Screening of a small library of natural product extracts derived from endophytic fungi of the Sonoran desert plants in a cell-based anti-HIV assay involving T-cells infected with the HIV-1 virus identified the EtOAc extract of a fermentation broth of Alternaria tenuissima QUE1Se inhabiting the stem tissue of Quercus emoryi as a promising candidate for further investigation. Bioactivity-guided fractionation of this extract led to the isolation and identification of two new metabolites, altertoxins V (1) and VI (2) together with the known compounds, altertoxins I (3), II (4), and III (5). The structures of 1 and 2 were determined by detailed spectroscopic analysis and those of 3-5 were established by comparison with reported data. When tested in our cell-based assay at concentrations insignificantly toxic to T-cells, altertoxins V (1), I (3), II (4), and III (5) completely inhibited replication of the HIV-1 virus at concentrations of 0.50, 2.20, 0.30, and 1.50 μM, respectively. Our findings suggest that the epoxyperylene structural scaffold in altertoxins may be manipulated to produce potent anti-HIV therapeutics.
Most antiretroviral drugs currently in use to treat an HIV-1 infection are chemically synthesized and lead to the development of viral resistance, as well as cause severe toxicities. However, a largely unexplored source for HIV-1 drug discovery is endophytic fungi that live in a symbiotic relationship with plants. These fungi produce biologically active secondary metabolites, which are natural products that are beneficial to the host. We prepared several hundred extracts from endophytic fungi of desert plants and evaluated the inhibitory effects on HIV-1 replication of those extracts that showed less than 30% cytotoxicity in T-lymphocytes. Those extracts that inhibited viral replication were fractionated in order to isolate the compounds responsible for activity. Multiple rounds of fractionation and antiviral evaluation lead to the identification of four compounds, which almost completely impede HIV-1 replication. These studies demonstrate that metabolites from endophytic fungi of desert plants can serve as a viable source for identifying potent inhibitors of HIV-1 replication.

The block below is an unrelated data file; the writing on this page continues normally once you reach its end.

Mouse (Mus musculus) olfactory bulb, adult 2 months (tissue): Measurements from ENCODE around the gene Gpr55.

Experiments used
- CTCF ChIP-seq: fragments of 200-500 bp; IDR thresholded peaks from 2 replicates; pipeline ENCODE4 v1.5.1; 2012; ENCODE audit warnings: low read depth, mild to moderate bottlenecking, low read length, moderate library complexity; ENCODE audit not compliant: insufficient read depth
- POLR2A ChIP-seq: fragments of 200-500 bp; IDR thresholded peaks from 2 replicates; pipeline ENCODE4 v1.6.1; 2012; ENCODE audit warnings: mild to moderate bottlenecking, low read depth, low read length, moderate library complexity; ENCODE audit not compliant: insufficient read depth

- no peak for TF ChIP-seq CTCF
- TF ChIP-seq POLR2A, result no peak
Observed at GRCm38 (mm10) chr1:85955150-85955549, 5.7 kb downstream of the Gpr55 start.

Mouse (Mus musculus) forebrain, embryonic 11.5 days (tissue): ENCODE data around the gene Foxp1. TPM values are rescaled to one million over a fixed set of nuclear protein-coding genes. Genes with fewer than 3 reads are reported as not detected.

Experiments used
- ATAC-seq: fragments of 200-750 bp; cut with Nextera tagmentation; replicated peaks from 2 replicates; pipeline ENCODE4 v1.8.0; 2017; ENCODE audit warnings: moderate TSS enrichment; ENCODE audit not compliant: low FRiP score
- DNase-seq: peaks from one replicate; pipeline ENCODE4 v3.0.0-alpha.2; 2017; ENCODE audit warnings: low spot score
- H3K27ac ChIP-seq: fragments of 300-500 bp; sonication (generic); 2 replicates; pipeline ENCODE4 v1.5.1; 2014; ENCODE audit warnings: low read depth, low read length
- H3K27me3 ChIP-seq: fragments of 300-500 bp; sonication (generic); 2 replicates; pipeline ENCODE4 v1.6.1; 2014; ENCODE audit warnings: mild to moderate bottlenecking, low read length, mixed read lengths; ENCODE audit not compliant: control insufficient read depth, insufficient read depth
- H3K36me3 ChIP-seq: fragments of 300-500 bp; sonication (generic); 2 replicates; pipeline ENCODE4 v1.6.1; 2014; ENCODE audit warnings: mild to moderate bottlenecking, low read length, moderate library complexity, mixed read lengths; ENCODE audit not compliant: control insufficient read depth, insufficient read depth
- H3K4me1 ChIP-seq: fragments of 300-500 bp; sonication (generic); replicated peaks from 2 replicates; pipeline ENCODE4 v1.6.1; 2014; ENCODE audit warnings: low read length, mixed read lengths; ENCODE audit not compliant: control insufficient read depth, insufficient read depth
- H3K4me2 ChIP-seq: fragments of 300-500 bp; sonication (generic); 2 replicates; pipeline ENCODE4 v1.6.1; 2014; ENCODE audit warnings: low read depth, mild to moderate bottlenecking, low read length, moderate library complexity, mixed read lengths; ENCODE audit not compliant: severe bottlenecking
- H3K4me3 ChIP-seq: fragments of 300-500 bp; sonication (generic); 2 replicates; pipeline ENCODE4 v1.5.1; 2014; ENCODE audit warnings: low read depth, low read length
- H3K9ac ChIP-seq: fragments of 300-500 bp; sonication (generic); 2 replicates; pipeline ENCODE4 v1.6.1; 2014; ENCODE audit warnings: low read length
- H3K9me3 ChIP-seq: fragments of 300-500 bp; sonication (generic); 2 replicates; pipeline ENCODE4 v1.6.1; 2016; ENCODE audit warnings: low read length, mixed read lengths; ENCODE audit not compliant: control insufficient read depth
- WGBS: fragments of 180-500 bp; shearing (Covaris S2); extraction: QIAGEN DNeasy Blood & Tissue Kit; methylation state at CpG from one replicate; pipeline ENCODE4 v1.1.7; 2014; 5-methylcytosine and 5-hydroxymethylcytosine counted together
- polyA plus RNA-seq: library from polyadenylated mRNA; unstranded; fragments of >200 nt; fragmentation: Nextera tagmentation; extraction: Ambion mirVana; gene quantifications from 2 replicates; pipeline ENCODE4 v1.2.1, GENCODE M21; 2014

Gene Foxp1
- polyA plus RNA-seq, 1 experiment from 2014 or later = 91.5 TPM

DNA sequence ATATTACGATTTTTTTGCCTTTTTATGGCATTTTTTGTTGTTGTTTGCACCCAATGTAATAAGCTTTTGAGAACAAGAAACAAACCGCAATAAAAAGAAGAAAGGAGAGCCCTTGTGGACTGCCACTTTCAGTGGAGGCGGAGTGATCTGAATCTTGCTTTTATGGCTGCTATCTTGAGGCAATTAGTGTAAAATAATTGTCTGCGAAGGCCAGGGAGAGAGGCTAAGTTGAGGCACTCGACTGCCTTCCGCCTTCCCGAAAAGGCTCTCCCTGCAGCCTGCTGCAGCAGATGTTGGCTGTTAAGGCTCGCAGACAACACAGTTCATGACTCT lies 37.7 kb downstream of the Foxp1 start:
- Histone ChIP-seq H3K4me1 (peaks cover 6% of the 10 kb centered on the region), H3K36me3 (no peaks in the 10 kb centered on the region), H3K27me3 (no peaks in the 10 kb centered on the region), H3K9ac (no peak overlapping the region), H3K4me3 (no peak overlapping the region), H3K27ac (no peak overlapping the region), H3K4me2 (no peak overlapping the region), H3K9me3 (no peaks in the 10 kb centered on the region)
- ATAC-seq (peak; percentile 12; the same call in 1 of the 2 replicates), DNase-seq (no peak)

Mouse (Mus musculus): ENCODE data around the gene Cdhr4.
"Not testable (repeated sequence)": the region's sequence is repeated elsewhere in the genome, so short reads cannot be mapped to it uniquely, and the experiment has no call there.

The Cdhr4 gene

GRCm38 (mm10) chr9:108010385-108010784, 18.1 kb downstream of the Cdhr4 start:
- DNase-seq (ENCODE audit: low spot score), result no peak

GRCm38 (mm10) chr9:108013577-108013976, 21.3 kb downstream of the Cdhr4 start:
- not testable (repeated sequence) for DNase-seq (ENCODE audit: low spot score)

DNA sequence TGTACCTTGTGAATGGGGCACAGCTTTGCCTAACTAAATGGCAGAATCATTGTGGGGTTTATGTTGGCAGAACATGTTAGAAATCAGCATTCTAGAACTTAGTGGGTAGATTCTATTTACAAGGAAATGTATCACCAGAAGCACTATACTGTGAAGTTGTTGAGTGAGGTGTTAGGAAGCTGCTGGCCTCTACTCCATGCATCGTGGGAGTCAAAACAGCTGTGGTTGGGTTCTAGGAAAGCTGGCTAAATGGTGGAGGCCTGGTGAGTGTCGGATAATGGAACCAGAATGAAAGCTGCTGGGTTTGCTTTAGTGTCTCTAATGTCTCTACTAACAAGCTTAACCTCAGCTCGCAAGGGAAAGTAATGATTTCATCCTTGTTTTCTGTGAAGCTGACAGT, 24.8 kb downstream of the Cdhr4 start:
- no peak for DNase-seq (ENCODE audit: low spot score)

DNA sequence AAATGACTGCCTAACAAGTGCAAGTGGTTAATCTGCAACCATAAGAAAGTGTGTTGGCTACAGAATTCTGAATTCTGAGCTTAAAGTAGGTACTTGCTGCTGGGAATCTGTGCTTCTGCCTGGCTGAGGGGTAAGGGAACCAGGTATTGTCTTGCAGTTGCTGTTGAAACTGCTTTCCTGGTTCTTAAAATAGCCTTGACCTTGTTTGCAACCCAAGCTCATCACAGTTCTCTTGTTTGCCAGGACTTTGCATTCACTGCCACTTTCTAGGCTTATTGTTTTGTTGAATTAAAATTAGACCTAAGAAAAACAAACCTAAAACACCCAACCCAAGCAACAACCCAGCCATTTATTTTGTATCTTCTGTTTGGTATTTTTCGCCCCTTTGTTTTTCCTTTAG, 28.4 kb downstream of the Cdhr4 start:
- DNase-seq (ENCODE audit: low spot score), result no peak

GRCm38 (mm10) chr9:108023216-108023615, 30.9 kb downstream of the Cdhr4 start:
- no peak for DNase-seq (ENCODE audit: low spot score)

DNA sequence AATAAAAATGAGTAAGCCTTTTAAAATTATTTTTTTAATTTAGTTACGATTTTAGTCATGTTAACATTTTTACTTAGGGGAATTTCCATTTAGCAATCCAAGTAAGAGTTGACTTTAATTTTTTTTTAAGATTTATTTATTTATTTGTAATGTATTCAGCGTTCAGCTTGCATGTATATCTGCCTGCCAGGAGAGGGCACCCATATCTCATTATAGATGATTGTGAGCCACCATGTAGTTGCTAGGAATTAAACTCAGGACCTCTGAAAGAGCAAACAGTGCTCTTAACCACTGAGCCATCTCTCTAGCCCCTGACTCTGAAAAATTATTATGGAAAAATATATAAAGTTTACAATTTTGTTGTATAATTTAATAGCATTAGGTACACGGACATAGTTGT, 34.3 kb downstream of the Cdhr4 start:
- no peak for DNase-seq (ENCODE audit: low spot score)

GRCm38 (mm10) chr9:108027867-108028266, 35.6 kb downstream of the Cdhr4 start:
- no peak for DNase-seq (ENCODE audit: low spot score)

The structure of epi-kokoondiol isolated from the outer root bark of Salacia reticulata var. β-diandra has been elucidated as 21α,26-dihydroxy-D:A-friedo-oleanan-3-one (1) by the application of 2D and NOE difference NMR spectroscopy. Reinvestigation of some KoKoona triterpenoids by NOE difference spectroscopy led to the revision of the structures of kokoondiol, kokoononol, kokzeylanol, kokoonol, and kokzeylanonol as 21β,26-dihydroxy-D:A-friedo-oleanan-3-one (2), 26-hydroxy-D:A-friedo-oleanane-3,21-dione (3), 6β,26-dihydroxy-D:A-friedo-oleanan-3-one (4) 26-hydroxy-D:A-friedo-oleanan-3-one (5), and 6β,26-dihydroxy-D:A-friedo-oleanane-3,21-dione (6), respectively. © 1993.
2-Deacetoxytaxinine B, a taxane diterpenoid, was isolated from the stem bark of Taxus chinensis along with six known taxane diterpenoids and the diterpenolignan, brevitaxin. The structure of 2-deacetoxytaxinine was determined with the aid of spectroscopic techniques, including 2D NMR spectroscopy.
Three new triterpenes zeylanol, zeylanonol and zeylandiol isolated from Kokoona zeylanica have been identified as 6β-hydroxyfriedelan-3-one, 6β-hydroxyfriedelan-3,21-dione and 6β,21β-dihydroxyfriedelan-3-one, respectively by spectroscopic methods and chemical interconversions. © 1979.